“VALRIZ” LATE BOTTLED VINTAGE
PRODUCER: COIMBRA DE MATTOS LTDA
DOC DOURO - PORTUGAL
Port wine (also known as Vinho do Porto, Oporto, Porto, and often simply Port) is a sweet Portuguese, fortified wine from the Douro Valley in the northern provinces of Portugal. It is often served as a dessert wine. Under European Union guidelines, only the product from Portugal may be labelled as Port.
Port is produced from grapes grown and processed in the Douro region.
The Douro valley was defined and established as a protected region, or appellation in 1756. Porto produced in Portugal is strictly regulated by the Instituto do Vinho do Porto
Port wine is typically richer, sweeter, heavier, and possesses a higher alcohol content than most other wines. This is caused by the addition of distilled grape spirits (aguardente similar to brandy) to fortify the wine and halt fermentation before all the sugar is converted to alcohol. The wine is then stored and aged, often in barrels stored in caves
It is commonly served after meals as a dessert wine, often with cheese; commonly stilton. White and Tawny ports are often served as an aperitif.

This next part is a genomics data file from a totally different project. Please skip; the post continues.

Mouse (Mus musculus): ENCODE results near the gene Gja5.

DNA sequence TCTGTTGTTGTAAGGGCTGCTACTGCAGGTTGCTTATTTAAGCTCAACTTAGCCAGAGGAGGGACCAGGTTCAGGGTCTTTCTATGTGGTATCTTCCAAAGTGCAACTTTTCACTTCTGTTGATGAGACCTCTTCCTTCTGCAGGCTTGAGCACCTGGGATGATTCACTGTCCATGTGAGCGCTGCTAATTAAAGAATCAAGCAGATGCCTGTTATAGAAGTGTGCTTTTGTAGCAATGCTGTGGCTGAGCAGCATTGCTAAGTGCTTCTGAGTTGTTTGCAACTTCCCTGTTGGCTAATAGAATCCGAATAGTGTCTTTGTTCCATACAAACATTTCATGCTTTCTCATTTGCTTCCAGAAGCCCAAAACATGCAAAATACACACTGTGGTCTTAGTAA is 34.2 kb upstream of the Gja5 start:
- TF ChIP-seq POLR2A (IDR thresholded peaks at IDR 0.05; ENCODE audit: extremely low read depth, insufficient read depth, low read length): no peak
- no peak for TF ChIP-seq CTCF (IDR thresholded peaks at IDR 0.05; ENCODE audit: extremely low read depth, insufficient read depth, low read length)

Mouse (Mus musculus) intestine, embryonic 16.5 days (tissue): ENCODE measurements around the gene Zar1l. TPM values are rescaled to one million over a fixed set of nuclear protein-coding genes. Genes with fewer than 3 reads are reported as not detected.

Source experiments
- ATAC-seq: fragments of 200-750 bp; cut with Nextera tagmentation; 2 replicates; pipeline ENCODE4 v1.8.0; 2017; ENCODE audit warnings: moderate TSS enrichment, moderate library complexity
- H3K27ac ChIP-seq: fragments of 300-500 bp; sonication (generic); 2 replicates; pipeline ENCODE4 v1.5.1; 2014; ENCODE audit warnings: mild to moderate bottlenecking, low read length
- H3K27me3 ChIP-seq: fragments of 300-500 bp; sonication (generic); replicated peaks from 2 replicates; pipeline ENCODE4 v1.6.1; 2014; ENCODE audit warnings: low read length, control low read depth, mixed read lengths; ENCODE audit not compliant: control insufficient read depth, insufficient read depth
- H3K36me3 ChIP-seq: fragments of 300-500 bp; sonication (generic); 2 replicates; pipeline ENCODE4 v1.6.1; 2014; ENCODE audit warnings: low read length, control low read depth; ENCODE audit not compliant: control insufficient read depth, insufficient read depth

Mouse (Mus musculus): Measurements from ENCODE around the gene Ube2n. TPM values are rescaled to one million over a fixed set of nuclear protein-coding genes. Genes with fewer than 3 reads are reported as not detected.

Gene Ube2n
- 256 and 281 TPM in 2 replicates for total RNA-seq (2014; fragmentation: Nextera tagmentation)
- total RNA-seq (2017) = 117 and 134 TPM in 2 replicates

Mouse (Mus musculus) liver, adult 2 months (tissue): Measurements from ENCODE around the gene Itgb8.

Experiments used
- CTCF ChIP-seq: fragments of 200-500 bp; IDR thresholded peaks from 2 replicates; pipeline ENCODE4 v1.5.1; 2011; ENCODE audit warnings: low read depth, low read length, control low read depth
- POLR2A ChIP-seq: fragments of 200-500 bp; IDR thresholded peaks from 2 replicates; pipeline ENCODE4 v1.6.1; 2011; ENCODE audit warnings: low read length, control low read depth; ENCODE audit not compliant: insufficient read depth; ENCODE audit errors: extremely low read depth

LATE BOTTLED VINTAGE (LBV)
Late Bottled Vintage (often referred to simply as LBV) was originally wine that had been destined for bottling as Vintage Port, but due to lack of demand was left in the barrel for rather longer than had been planned. Over time it has become two distinct styles of wine, both of them bottled between four and six years after the vintage, but one style is fined and filtered prior to bottling while the other is not.
The filtered wine has the advantage of being ready to drink without decanting, and is bottled in a stoppered bottle that can be easily resealed. However many wine experts feel that this convenience comes at a price and believe that the filtration process strips out much of the character of the wine
Unfiltered wines are bottled with conventional corks and need to be decanted. Recent bottlings are identified by the label wording 'Unfiltered' or 'Bottle matured' (or both). Prior to the 2002 regulations, this style was often marketed as 'Traditional', a description that is no longer permitted.
LBV is intended to provide some of the experience of drinking a Vintage Port but without the decade-long wait of bottle aging. To a limited extent it succeeds, as the extra years of oxidative aging in barrel does mature the wine more quickly.
Typically ready to drink when released, LBV ports are the product of a single year's harvest and tend to be lighter bodied than a vintage port. Filtered LBVs do not improve significantly with age, whereas the unfiltered wines will usually be improved by a few extra years in the bottle. Since 2002, bottles that carry the words 'Bottle matured' must have enjoyed at least three years of bottle maturation prior to release.